• Committing any act with respect to a child that would result in the child being an abused child, as defined in section 2151.031 of the Revised Code;

  • Committing a sexually oriented offense.

Under Ohio Revised Code § 3113.31(A)(1)(b), the occurrence of one or more of the acts listed above against a person with whom the alleged offender is or was in a dating relationship is also domestic violence. A dating relationship is defined in Ohio Revised Code § 3113.31(A)(8) as meaning “a relationship between individuals who have, or have had, a relationship of a romantic or intimate nature. "Dating relationship" does not include a casual acquaintanceship or ordinary fraternization in a business or social context.”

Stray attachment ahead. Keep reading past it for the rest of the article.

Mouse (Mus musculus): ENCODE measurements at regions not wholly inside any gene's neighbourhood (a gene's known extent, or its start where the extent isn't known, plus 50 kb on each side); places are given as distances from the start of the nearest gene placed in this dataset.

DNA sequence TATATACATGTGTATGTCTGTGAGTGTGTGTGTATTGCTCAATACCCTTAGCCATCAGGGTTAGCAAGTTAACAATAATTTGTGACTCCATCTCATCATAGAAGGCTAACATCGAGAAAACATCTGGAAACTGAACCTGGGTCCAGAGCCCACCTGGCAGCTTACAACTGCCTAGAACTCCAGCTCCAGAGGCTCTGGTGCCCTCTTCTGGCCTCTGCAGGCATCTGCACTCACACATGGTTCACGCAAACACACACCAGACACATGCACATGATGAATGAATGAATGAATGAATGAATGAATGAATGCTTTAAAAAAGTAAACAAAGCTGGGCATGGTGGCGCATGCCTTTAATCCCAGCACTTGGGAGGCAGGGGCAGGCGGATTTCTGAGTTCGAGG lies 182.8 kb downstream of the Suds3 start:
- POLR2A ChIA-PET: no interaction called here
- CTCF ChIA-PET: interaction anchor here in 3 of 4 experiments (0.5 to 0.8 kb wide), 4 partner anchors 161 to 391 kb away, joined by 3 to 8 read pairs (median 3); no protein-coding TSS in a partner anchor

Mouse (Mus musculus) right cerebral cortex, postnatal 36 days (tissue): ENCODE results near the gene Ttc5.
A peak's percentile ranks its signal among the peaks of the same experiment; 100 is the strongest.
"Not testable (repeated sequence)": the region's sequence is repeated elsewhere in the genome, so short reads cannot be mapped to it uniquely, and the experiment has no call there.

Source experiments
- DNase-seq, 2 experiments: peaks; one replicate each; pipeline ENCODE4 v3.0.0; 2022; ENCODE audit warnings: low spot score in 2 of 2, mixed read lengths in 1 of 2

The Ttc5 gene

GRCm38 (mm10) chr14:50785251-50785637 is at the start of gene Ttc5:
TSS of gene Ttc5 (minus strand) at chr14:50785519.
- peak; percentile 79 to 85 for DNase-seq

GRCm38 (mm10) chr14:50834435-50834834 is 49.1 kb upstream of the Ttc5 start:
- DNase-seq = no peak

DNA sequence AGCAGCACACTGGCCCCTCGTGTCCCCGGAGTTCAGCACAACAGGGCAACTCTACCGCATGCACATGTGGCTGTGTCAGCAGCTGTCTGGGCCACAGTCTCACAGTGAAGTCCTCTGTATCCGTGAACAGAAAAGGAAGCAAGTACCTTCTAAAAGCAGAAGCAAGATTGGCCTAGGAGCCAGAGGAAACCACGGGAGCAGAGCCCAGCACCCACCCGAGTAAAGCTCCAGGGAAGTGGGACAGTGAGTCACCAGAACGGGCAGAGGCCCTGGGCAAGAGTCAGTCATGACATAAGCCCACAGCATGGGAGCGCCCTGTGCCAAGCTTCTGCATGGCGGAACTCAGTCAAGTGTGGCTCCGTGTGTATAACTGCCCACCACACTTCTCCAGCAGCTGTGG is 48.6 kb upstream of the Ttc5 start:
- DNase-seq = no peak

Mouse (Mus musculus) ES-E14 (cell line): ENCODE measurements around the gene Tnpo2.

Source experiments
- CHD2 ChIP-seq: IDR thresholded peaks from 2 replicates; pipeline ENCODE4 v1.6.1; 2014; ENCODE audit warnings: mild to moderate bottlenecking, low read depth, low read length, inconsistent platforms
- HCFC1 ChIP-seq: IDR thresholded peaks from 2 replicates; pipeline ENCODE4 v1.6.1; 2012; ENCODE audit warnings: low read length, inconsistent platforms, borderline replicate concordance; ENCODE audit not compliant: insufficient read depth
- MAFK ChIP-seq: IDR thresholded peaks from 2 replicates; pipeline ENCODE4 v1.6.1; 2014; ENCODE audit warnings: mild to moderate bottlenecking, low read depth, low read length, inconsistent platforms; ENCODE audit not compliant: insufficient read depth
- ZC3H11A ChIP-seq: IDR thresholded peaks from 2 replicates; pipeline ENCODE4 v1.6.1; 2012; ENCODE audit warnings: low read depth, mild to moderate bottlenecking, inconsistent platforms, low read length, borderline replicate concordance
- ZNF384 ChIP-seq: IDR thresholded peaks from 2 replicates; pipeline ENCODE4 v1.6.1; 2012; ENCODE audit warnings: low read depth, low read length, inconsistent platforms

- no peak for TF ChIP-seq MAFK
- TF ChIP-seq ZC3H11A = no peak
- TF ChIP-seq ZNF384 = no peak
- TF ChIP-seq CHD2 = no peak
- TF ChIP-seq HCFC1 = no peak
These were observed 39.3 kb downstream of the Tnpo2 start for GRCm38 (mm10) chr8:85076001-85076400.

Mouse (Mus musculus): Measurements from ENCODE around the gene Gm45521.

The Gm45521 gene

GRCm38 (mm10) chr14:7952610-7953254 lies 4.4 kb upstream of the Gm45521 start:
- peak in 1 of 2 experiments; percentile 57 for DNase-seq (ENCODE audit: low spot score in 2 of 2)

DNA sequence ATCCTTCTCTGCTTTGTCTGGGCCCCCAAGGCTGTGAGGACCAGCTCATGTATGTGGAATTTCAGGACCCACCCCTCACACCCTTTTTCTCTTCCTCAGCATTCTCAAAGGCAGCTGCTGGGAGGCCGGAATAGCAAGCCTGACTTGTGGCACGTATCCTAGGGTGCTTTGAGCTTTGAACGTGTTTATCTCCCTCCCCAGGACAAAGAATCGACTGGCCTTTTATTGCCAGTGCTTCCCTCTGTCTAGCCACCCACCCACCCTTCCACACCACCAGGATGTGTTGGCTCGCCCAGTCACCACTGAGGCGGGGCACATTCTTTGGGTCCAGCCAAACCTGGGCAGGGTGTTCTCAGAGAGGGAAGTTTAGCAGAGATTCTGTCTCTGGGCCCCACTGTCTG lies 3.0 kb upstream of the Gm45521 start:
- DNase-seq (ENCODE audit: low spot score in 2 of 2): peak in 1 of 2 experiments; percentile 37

Ohio Revised Code § 3113.31(A)(3) defines a family or household member as any of the following who is residing with or has resided with the alleged offender:

  • A spouse, a person living as a spouse, or former spouse

  • A parent, a foster parent, or child of the alleged offender, or another person related by consanguinity or affinity  

  • A parent or a child of a spouse, person living as a spouse, or former spouse of the alleged offender, or another person related by consanguinity or affinity to a spouse, person living as a spouse, or former spouse of the alleged offender.

It is important to understand that Ohio has a preference for an arrest as opposed to a summons in a domestic violence case, as this policy helps ensure a situation does not escalate immediately.